RELIGION WITHOUT THEOLOGY
“Religion without theology” is a phrase meant to sound well;
yet, after all, a deception. There can be no such thing. A tree must have a root. The phrase implies that theology has been the prison-house of religion, and that there must be emancipation from theology before religion can exercise her functions. It looks at religion as a beautiful flower embedded in a block of ice; and demands the melting of the ice, and the liberation of the flower. And yet while willing to sweep away Christian theology, the inventors of the above watchword revel in the pagan theology of ancient Greece, and see in the thirty thousand gods of old Olympus the excellency of the religion of Homer and Plato. Religion is regarded as a sentiment, to be classed with other sentiments, such as the poetic, the pictorial, the amatory; one of the luxuries, or perhaps one of the necessaries of life; whether embodied in solemn music, or ritual performances, or showy vestments, or mythological pictures, or hymns to Mary, Venus, or Jupiter. Liberty is accordingly claimed for each man to gratify the religious sentiment in his own way; the Egyptian to hew mountains, the Greek to chisel statues, the Hindu to cast brazen images, the philosopher to shape ideal gods, which, most likely he never after all means to worship.
Christianity, say many among us, is a life not a dogma; and they reckon this the enunciation of a great and unappreciated truth. It is, however, a mere truism or it is an unmeaning antithesis or it is an absolute falsehood. It sounds oracular and great; it is only pompous.
Christianity is both a life and a dogma; quite as much the one as the other.
But it is a dogma before it is a life; it cannot be the latter till it has been the former. It is out of the dogma that the life emerges;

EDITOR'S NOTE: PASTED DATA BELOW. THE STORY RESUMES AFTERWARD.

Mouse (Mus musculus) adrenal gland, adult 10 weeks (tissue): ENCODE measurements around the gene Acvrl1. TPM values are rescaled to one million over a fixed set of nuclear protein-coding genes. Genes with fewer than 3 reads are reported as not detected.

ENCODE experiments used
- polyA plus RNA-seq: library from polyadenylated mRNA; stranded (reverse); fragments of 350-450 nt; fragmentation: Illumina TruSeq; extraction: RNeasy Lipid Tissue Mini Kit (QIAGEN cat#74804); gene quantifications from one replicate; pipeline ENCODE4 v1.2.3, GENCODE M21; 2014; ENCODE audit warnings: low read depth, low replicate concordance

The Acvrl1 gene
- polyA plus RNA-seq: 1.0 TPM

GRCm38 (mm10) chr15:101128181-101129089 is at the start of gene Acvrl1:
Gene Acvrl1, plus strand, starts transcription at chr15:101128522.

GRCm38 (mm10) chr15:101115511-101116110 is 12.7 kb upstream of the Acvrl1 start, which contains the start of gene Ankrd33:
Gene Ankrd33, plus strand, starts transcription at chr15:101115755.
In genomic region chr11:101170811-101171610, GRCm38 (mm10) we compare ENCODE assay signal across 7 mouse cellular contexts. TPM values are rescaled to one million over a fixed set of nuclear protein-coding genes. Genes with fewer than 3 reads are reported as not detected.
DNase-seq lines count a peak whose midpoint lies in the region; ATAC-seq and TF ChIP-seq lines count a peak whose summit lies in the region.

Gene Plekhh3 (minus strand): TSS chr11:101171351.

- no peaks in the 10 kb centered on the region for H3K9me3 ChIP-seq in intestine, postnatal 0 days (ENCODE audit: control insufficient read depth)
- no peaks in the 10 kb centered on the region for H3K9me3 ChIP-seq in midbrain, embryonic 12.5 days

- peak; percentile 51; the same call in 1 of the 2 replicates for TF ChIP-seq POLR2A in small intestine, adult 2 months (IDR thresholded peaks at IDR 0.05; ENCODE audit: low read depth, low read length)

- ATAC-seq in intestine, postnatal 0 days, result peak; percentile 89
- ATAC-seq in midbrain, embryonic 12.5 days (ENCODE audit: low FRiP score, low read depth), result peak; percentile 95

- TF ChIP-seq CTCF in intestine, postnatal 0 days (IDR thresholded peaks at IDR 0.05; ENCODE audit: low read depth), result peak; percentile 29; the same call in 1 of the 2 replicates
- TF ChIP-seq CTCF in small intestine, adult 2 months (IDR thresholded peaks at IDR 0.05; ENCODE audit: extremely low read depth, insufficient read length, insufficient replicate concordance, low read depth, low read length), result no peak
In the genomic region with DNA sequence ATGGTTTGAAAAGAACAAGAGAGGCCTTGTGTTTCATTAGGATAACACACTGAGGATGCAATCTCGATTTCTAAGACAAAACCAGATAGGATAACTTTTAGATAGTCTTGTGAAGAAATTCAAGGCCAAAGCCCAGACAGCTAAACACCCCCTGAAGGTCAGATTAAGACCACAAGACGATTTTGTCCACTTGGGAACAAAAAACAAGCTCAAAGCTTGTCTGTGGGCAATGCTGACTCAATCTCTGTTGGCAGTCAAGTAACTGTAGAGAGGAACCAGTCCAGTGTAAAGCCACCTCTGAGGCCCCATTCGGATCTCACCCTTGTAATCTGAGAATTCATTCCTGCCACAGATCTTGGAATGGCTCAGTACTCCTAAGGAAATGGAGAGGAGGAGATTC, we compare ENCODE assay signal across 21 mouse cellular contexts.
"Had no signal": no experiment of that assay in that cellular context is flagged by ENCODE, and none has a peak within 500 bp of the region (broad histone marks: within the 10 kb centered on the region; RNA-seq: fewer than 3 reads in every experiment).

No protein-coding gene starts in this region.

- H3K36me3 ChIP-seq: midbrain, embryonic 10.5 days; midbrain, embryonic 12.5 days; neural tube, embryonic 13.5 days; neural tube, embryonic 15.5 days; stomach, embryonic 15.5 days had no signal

not the dogma out of the life; and the importance that is attached in Scripture to knowledgeÂ—right knowledgeÂ—should make us cautious in disparaging doctrine, as if it were harmless when wrong and impotent or uninfluential when right. The mystics of different
ages have tried hard to depreciate doctrine, to praise what they call “the spirit” at the expense of “the letter”; and it is somewhat remarkable that infidelity has generally taken their side, joining with them in their jests at creeds and their sneers at dogmas. Many of the statements which we hear from advocates of the “advanced Christianity” of our day are a mere variation of the old infidelity which told us, in the last century,
For modes of faith let fools and bigots fight,
His can’t be wrong whose life is in the right.
The object of thus opposing life to dogma is obvious enough, though not generally avowed. These theological revolutionists dislike trammels. Free-thinking in its widest sense is what they hold to be the creature’s birthright. “Our lips are our own, who is lord over us?” is their maxim. Our thoughts are our own, who shall fetter them? Our pens are our own, who shall constrain them? Thus, secretly at feast, do many reason. Creeds, they say, are dungeons for the old; catechisms are fetters for the young; and doctrine in general, at least if precise and defined, is inconsistent with liberty of thought and expansion of intellect. “Life” is a pliable thing; it is an unfenced common; it may be anything a man likes to call it or to fancy it; there is no imperilling of human liberty in calling Christianity a life; the men of “progress” and “freshness” are safe in making this their standard; for Christianity equals life may mean just Christianity equals nothing; at least it is an equation capable of being so manipulated as to bring out any result which the theological algebraist may desire.
The exultation expressed in many quarters at the variety of opinions afloat, specially in the ecclesiastical world, is indicative of anything but goodness. It is sheer love of discord or anarchy that seems to prompt this exuberant glee. Every new utterance of scepticism, especially on religious subjects, and by so-called “religious” men is cheered as another howl of that storm that is to send all creeds to the bottom of the sea; the flowing or receding tide is watched, not for the appearance of truth above the waters, but for the submergence of dogma. To any book or doctrine or creed that leaves men at liberty to worship what god they please, there is no objection; but to anything that would fix their relationship to God, that would infer their responsibility for their faith, that would imply that God has made an authoritative announcement as to what they are to believe, and what they are not to believe, they object, with protestations in the name of injured liberty. Their dislike of an inspired or even an accurate Bible sufficiently exhibits the dread they have of any such pressure upon the conscience as would result from & perfect revelation.